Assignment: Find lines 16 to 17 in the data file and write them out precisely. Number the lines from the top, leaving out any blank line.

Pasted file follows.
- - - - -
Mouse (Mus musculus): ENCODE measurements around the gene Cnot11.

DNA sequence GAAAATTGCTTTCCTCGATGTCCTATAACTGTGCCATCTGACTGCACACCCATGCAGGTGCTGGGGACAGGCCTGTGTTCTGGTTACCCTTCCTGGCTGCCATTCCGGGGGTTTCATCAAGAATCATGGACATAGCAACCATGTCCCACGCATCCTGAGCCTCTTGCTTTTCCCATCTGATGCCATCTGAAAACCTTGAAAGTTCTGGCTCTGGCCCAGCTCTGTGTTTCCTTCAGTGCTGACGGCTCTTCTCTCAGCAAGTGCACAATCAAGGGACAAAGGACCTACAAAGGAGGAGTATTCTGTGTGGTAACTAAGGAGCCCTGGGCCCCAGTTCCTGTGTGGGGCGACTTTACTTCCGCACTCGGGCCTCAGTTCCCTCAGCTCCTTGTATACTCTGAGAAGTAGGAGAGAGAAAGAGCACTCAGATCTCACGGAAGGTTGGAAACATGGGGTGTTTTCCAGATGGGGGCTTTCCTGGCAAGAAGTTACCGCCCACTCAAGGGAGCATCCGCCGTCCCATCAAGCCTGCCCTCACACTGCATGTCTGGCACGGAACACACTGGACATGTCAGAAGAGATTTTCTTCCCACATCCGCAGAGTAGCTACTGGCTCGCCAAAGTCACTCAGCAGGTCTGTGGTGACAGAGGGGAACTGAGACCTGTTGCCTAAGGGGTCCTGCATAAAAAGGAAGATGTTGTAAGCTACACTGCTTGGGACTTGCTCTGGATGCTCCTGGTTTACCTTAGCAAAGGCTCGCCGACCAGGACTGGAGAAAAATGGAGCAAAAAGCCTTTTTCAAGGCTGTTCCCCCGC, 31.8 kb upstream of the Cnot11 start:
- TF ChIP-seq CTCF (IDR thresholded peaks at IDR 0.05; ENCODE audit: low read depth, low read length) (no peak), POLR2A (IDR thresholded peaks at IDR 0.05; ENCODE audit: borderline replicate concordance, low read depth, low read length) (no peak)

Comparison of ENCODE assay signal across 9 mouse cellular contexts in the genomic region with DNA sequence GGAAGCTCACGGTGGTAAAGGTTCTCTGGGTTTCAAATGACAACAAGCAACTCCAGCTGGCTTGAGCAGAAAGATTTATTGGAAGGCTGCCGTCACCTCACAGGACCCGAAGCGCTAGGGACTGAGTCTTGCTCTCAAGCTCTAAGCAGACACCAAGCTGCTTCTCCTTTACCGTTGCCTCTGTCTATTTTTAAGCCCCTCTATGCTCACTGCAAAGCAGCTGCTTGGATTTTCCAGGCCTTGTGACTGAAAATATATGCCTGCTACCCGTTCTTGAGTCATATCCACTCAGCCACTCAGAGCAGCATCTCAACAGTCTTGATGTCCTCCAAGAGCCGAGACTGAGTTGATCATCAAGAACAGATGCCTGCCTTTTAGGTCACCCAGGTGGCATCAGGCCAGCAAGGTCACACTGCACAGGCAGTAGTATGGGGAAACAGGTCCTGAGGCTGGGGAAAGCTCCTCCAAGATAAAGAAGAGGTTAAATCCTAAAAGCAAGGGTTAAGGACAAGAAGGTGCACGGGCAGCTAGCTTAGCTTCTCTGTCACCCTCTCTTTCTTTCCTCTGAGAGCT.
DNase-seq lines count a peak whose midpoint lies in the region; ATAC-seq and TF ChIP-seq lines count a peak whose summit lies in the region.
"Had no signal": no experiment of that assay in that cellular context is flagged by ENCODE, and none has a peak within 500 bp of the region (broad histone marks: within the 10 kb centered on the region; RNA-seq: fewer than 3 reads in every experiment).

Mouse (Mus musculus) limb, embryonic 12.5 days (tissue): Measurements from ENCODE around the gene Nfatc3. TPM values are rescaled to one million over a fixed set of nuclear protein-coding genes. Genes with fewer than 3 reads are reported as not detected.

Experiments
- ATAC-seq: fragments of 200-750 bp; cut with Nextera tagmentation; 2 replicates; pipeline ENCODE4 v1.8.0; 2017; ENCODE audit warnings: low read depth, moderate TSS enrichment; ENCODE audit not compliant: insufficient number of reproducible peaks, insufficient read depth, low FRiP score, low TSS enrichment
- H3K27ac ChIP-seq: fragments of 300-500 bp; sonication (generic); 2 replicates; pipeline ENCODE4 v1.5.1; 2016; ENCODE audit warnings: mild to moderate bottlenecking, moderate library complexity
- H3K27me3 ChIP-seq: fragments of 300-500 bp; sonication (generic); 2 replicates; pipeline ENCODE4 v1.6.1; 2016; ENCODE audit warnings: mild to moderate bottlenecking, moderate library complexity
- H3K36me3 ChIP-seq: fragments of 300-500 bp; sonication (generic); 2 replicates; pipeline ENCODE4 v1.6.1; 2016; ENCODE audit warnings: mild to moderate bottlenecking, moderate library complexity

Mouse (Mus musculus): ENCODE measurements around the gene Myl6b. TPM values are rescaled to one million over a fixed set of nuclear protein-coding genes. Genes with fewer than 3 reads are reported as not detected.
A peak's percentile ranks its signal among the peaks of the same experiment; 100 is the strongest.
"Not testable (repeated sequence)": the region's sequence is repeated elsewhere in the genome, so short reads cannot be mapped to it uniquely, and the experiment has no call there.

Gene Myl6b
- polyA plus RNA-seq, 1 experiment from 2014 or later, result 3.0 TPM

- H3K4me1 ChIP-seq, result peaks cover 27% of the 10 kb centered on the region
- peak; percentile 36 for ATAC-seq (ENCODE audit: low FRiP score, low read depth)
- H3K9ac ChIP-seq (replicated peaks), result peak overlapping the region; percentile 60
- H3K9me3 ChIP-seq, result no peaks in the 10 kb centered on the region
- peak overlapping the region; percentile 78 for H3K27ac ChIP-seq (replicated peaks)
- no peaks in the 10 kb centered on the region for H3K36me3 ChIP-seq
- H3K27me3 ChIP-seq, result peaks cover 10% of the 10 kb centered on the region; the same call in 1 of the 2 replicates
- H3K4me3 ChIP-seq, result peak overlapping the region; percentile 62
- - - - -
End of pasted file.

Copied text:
Gene Myl6b
- polyA plus RNA-seq, 1 experiment from 2014 or later, result 3.0 TPM